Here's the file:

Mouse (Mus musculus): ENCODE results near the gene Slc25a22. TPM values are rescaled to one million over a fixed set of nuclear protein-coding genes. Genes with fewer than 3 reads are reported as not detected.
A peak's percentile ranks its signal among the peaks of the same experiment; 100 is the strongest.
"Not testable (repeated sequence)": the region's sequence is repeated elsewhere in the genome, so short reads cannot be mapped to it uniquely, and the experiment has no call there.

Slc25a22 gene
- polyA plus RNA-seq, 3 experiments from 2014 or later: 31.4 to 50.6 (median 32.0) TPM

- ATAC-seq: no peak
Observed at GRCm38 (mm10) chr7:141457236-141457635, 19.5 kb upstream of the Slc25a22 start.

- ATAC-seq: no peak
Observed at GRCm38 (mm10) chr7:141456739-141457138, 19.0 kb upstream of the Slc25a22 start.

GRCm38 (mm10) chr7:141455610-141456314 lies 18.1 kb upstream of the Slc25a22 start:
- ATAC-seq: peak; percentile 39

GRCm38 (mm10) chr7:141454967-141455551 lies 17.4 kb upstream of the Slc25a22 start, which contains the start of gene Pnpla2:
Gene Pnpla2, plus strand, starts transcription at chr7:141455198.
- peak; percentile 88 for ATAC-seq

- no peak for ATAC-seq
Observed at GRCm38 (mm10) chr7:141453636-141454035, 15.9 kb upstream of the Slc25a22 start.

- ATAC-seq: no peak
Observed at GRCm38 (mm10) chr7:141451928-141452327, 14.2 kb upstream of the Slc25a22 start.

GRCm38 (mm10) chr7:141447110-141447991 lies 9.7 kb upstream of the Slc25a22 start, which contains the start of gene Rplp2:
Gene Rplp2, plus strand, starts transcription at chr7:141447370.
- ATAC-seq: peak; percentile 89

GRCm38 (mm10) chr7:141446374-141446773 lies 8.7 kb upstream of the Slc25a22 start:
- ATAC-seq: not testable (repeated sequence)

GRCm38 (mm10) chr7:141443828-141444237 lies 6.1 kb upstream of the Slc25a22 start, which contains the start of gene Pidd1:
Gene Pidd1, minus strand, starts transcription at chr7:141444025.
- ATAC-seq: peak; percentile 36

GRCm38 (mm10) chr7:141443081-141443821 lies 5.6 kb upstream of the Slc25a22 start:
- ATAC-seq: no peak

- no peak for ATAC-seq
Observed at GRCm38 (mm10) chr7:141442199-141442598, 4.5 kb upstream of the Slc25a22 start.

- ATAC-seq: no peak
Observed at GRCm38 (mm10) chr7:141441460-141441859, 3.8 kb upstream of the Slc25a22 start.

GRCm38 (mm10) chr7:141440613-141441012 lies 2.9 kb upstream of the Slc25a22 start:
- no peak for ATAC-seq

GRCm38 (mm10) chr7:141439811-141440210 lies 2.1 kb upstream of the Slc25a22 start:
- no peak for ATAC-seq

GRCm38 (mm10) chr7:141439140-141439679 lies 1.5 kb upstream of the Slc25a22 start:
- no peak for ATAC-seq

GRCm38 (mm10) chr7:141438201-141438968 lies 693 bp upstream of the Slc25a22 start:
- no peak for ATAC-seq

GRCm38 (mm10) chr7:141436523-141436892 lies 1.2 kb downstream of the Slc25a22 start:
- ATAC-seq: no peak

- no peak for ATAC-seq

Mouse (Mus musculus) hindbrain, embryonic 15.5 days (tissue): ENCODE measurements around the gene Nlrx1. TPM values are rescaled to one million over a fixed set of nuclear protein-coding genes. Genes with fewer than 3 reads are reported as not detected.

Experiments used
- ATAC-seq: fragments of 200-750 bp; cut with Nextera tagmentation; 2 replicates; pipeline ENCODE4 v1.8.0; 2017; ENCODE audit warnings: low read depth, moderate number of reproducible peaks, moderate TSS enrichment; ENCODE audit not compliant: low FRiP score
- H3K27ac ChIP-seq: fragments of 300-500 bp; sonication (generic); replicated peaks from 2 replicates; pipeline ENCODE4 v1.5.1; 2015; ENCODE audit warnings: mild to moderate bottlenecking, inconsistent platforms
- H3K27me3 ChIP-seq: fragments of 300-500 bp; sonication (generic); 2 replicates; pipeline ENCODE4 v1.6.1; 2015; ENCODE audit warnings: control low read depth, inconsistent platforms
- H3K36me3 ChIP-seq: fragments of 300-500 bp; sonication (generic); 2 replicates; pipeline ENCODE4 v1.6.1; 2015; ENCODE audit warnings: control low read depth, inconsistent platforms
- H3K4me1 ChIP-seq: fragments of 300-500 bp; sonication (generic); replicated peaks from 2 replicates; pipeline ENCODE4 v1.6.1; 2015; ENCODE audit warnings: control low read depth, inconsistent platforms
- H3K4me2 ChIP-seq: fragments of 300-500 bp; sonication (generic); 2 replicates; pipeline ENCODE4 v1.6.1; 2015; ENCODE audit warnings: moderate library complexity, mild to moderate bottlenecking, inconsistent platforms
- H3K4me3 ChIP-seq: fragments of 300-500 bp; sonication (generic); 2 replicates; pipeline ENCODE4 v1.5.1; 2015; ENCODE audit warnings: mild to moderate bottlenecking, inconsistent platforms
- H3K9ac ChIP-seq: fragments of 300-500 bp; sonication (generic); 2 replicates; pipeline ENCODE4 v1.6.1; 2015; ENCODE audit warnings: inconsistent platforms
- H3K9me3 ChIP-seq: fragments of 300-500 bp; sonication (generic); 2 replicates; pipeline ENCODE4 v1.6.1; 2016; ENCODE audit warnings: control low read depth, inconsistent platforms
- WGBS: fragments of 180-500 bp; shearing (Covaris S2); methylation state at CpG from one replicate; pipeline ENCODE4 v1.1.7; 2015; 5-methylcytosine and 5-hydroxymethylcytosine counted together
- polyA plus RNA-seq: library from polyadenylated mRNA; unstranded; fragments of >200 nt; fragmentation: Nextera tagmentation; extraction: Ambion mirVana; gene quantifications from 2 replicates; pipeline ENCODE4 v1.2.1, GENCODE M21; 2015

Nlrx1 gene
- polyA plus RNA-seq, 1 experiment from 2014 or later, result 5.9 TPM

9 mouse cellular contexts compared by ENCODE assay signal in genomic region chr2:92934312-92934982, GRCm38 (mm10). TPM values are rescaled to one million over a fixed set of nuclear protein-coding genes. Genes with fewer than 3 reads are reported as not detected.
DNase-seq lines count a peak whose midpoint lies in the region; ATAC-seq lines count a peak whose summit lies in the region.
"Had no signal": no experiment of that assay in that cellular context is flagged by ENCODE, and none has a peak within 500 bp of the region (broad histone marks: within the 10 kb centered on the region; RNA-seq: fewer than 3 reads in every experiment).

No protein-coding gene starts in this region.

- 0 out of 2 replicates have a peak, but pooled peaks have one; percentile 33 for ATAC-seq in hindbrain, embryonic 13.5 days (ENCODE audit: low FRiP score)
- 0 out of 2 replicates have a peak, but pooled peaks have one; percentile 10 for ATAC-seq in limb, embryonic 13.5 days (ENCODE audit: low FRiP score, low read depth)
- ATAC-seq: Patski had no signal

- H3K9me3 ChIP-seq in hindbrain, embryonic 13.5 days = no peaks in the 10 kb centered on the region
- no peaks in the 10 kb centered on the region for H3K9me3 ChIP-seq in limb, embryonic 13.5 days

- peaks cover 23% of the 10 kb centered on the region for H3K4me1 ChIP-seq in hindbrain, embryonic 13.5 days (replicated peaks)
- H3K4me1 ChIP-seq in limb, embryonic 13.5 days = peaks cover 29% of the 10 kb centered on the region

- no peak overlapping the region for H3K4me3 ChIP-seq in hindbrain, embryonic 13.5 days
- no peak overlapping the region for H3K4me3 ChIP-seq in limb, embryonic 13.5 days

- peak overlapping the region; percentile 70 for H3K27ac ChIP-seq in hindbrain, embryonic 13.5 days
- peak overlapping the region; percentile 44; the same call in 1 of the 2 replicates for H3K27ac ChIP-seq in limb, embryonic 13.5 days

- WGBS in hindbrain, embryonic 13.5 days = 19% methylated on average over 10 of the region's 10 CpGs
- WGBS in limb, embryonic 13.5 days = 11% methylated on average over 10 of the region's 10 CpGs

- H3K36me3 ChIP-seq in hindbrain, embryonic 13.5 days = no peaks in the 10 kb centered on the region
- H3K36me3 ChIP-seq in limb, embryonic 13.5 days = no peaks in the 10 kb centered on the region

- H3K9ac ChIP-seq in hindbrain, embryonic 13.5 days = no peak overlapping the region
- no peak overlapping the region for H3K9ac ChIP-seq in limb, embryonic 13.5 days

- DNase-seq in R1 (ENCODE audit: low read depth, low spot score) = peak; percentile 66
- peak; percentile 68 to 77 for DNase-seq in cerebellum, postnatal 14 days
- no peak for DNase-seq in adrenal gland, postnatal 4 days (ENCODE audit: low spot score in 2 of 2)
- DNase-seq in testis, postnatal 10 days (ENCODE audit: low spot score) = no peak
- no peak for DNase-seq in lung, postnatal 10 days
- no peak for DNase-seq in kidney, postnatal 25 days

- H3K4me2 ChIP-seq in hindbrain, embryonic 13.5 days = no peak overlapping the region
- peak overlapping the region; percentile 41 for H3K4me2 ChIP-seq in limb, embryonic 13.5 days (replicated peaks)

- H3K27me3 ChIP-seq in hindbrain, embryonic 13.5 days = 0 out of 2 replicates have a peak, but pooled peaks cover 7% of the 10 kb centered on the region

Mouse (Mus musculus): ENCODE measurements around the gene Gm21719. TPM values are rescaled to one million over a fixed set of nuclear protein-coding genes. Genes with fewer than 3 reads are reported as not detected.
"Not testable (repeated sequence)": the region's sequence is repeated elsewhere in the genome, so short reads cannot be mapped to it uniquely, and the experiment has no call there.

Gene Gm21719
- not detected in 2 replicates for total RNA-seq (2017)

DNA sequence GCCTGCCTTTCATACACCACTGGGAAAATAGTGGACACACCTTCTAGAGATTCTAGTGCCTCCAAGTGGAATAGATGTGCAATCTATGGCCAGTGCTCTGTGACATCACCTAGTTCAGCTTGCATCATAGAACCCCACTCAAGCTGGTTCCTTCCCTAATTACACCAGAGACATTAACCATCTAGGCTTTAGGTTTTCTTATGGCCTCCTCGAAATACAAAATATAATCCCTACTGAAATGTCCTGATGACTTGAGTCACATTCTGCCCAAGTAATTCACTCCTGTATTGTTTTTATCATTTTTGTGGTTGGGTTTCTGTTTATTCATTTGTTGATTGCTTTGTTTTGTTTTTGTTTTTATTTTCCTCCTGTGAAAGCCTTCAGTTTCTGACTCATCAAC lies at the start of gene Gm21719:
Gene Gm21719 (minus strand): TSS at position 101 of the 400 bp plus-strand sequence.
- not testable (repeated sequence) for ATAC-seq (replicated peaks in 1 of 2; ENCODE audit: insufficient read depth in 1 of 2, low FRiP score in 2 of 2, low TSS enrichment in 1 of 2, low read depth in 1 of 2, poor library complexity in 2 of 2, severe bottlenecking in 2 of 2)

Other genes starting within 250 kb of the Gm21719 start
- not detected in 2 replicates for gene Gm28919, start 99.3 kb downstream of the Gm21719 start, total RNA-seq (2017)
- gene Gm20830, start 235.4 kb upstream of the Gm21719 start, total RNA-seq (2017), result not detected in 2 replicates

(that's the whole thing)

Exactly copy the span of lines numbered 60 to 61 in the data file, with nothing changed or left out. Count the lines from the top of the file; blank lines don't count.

DNase-seq lines count a peak whose midpoint lies in the region; ATAC-seq lines count a peak whose summit lies in the region.
"Had no signal": no experiment of that assay in that cellular context is flagged by ENCODE, and none has a peak within 500 bp of the region (broad histone marks: within the 10 kb centered on the region; RNA-seq: fewer than 3 reads in every experiment).